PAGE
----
As peer relationships become more important in adolescence, the potential negative consequences of rejection or victimization by peers increase and hypersensitivity to social rejection during adolescence can be explained by the neurobiological changes that take place at this stage of development. Relational aggression in adolescence can occur in various forms, such as socially excluding the victim using the “silent treatment,” or by spreading rumors about the victim. Victims of relational aggression oftentimes have social-psychological adjustment problems, including low self-esteem, depression, and rage.[7],[8]


  Social Consequences of Rejection and Ostracism in Adolescence Top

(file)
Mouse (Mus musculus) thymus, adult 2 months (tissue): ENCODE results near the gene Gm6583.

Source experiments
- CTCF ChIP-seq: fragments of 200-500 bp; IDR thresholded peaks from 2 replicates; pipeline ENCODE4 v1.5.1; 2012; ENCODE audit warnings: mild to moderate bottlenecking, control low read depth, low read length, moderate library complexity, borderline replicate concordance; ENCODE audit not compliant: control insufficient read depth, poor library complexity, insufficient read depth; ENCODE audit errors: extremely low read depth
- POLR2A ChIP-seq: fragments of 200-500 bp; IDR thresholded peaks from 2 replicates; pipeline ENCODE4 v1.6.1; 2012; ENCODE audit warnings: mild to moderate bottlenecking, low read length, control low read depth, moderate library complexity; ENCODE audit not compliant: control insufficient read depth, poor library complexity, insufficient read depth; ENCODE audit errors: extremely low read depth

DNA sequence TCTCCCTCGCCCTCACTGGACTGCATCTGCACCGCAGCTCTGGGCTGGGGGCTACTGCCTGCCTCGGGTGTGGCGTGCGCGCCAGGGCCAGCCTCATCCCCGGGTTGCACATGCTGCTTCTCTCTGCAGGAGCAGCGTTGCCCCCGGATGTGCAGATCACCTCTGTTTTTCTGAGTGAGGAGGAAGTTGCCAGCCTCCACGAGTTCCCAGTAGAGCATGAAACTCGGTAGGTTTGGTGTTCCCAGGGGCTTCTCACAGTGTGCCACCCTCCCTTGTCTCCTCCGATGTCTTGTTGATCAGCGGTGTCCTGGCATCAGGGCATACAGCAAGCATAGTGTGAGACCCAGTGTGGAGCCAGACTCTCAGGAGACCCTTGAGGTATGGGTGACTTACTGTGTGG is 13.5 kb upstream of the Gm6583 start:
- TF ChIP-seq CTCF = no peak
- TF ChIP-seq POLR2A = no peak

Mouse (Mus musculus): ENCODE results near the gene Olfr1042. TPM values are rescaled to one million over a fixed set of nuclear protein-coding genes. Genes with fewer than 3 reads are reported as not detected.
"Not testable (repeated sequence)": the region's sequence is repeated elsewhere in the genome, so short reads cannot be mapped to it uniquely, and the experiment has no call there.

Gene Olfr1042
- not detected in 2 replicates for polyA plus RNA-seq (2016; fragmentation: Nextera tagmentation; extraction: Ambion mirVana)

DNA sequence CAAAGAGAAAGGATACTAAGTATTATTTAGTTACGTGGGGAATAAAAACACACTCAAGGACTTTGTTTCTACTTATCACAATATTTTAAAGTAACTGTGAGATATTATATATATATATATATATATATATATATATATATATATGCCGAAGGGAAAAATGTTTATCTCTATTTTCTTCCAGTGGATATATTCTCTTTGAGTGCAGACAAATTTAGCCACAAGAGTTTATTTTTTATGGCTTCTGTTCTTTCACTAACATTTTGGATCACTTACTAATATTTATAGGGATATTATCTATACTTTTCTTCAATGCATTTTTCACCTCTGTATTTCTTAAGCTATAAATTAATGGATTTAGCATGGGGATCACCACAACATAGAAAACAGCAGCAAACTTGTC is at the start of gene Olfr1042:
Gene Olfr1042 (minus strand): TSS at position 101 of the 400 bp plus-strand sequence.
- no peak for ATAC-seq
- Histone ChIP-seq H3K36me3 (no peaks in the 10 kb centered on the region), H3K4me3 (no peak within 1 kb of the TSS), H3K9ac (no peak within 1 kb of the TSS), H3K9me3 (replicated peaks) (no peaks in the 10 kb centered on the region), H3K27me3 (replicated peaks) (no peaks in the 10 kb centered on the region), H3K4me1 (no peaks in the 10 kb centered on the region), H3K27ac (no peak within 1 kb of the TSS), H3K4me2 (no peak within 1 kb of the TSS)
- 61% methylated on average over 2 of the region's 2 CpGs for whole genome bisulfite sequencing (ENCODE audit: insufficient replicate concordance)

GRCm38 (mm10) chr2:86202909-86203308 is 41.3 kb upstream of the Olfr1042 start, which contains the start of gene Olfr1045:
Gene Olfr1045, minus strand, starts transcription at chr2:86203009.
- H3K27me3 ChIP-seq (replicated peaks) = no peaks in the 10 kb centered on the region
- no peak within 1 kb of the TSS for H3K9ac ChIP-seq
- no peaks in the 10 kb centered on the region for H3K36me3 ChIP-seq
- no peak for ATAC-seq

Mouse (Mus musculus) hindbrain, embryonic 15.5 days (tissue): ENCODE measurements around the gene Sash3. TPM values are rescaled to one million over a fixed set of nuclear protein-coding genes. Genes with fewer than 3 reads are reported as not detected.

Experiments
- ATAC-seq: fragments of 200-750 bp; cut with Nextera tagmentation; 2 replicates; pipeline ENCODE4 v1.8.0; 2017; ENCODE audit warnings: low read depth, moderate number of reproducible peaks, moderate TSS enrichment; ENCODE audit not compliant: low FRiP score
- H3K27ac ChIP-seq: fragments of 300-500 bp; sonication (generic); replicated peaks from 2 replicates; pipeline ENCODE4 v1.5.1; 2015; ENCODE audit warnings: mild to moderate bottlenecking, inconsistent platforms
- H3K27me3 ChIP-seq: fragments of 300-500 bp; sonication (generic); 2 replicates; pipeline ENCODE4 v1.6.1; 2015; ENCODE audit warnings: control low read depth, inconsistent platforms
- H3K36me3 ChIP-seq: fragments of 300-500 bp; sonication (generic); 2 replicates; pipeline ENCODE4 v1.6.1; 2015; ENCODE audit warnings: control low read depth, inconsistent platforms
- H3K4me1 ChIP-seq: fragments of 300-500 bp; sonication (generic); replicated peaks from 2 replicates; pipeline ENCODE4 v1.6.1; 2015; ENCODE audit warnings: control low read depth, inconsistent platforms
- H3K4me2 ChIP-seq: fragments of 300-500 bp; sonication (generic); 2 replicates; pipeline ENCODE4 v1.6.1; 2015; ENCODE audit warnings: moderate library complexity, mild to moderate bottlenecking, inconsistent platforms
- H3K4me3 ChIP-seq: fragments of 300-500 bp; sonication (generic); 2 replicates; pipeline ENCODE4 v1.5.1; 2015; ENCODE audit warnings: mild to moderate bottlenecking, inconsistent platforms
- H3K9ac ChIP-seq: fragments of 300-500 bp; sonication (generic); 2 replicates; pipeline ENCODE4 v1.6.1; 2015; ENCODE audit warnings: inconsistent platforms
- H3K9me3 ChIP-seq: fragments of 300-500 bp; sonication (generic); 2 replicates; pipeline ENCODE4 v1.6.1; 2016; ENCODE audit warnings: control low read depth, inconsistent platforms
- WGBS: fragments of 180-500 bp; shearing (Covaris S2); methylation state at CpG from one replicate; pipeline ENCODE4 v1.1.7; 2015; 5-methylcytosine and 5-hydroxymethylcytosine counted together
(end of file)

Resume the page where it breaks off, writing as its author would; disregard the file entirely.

The social brain, which is responsible for the previously mentioned process of mentalization, is defined as the network of brain regions responsible for social cognition, which enables us to recognize others, and to evaluate our own and others' mental states, their intentions, desires, beliefs, feelings, enduring dispositions, and actions. Many different brain regions are involved in social cognition, including medial prefrontal cortex, anterior cingulate cortex, inferior frontal gyrus, posterior superior temporal sulcus, temporoparietal junction (TPJ), the amygdala and anterior insula and TPJ, the amygdala and anterior insula the attribution of mental states to oneself and to others. There is considerable overlap between these social brain regions and regions that are still developing structurally in adolescence.[5],[6]